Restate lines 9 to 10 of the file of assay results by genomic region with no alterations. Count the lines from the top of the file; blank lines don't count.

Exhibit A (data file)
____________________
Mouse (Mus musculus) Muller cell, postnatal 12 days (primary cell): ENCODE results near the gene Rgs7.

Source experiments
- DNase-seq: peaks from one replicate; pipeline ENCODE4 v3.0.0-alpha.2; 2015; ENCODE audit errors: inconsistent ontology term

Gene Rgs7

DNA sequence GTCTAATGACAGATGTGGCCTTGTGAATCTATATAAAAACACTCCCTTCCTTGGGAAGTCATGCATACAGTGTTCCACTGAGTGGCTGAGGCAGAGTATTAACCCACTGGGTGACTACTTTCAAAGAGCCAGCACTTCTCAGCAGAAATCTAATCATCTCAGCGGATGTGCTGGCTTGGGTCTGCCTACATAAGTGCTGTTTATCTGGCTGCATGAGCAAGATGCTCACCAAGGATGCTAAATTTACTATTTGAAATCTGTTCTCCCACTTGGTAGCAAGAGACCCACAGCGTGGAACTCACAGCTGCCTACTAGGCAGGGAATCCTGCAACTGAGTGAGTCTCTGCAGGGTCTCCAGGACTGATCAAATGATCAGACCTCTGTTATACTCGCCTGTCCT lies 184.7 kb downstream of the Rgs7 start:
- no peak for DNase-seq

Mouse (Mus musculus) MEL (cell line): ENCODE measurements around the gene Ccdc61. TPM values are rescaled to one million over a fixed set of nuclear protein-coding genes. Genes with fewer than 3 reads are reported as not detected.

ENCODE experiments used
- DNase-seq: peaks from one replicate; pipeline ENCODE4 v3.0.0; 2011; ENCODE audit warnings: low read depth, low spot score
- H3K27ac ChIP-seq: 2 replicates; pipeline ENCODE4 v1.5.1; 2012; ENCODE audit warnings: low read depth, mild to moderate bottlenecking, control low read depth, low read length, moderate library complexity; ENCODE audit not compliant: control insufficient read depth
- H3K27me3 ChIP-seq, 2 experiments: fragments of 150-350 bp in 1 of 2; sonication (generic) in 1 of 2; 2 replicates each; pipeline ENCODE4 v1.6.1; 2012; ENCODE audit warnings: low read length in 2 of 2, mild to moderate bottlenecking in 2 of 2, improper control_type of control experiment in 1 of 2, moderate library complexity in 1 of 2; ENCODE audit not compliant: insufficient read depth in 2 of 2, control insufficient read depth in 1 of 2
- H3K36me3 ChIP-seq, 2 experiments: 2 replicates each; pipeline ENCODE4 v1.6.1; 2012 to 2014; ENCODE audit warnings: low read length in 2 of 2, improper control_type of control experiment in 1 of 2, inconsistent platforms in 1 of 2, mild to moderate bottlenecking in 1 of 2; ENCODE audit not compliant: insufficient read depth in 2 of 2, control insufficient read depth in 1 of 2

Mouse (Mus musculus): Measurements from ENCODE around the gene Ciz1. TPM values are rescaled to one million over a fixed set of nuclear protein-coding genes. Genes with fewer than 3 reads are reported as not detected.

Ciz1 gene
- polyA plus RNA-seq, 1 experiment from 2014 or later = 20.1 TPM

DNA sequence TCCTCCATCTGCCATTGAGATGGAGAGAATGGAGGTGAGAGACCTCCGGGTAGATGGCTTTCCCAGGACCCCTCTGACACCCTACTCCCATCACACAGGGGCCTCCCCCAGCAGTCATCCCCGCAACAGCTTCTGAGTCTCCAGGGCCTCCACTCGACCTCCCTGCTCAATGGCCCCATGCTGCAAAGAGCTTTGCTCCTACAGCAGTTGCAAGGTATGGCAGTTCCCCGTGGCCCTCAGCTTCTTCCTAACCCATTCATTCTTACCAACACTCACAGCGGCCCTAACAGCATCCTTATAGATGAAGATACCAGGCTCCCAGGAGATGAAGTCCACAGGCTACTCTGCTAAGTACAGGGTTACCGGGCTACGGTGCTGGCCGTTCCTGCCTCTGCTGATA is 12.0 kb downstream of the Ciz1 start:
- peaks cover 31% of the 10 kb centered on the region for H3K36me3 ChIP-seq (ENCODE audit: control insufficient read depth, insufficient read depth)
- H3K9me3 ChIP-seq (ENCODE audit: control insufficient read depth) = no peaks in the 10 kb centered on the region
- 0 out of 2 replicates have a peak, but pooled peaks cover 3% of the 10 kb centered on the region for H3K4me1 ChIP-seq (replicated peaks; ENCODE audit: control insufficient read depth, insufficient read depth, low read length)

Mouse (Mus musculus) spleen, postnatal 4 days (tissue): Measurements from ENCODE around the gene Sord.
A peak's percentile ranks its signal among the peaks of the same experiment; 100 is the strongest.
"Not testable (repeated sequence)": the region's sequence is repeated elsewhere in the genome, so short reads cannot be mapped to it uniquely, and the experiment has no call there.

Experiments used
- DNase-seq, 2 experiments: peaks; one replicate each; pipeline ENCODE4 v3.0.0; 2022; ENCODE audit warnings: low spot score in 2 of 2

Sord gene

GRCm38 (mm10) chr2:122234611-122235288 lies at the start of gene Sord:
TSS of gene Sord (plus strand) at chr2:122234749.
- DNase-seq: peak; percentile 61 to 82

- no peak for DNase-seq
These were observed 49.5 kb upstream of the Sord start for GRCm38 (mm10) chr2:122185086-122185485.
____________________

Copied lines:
- DNase-seq: peaks from one replicate; pipeline ENCODE4 v3.0.0; 2011; ENCODE audit warnings: low read depth, low spot score
- H3K27ac ChIP-seq: 2 replicates; pipeline ENCODE4 v1.5.1; 2012; ENCODE audit warnings: low read depth, mild to moderate bottlenecking, control low read depth, low read length, moderate library complexity; ENCODE audit not compliant: control insufficient read depth